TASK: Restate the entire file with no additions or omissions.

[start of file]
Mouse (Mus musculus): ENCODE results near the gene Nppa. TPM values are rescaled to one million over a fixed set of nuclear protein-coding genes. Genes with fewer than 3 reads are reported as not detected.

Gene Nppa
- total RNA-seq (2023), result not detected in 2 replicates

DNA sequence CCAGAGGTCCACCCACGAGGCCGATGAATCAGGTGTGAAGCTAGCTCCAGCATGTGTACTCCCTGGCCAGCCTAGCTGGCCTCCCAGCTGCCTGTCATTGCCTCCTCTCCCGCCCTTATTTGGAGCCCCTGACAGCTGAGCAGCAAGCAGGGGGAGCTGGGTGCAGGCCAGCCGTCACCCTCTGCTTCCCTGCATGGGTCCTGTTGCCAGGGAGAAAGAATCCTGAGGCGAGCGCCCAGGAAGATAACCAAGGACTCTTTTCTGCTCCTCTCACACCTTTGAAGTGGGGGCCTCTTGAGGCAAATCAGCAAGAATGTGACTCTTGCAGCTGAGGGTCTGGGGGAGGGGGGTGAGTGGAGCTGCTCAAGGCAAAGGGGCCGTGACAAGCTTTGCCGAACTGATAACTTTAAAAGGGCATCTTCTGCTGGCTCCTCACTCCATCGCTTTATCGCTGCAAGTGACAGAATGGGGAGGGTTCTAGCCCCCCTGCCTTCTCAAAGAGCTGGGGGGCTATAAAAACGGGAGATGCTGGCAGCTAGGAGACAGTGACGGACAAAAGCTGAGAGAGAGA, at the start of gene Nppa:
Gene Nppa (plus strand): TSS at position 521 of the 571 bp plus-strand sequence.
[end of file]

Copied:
Mouse (Mus musculus): ENCODE results near the gene Nppa. TPM values are rescaled to one million over a fixed set of nuclear protein-coding genes. Genes with fewer than 3 reads are reported as not detected.

Gene Nppa
- total RNA-seq (2023), result not detected in 2 replicates

DNA sequence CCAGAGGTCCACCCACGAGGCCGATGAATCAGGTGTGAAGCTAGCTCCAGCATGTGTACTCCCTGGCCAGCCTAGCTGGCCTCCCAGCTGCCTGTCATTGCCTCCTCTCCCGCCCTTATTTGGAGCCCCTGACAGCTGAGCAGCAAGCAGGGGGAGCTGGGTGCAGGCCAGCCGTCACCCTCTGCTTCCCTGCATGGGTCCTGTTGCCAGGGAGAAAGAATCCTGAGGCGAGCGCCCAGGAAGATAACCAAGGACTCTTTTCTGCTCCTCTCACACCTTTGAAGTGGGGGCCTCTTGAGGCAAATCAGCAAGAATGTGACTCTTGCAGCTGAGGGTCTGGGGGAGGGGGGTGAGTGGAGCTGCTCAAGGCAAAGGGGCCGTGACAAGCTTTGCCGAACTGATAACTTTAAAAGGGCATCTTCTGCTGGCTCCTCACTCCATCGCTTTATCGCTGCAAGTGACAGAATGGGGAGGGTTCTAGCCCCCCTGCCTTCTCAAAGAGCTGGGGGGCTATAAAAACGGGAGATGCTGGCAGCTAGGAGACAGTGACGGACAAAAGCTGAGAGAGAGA, at the start of gene Nppa:
Gene Nppa (plus strand): TSS at position 521 of the 571 bp plus-strand sequence.